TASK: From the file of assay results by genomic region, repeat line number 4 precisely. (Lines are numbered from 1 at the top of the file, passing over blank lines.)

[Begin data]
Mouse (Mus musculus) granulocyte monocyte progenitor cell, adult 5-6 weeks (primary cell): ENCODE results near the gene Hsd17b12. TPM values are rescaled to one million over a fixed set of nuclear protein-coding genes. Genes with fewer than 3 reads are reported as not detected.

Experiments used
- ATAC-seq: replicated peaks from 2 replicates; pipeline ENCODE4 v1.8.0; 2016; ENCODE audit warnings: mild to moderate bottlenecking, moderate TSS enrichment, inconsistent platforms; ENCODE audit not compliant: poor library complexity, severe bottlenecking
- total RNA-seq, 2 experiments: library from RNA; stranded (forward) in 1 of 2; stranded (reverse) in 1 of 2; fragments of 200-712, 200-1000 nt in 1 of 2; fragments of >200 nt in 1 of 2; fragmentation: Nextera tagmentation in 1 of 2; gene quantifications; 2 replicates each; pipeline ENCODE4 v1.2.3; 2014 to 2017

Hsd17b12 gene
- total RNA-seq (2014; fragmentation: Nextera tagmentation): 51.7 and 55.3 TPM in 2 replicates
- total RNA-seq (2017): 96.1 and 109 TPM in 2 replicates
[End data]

- total RNA-seq, 2 experiments: library from RNA; stranded (forward) in 1 of 2; stranded (reverse) in 1 of 2; fragments of 200-712, 200-1000 nt in 1 of 2; fragments of >200 nt in 1 of 2; fragmentation: Nextera tagmentation in 1 of 2; gene quantifications; 2 replicates each; pipeline ENCODE4 v1.2.3; 2014 to 2017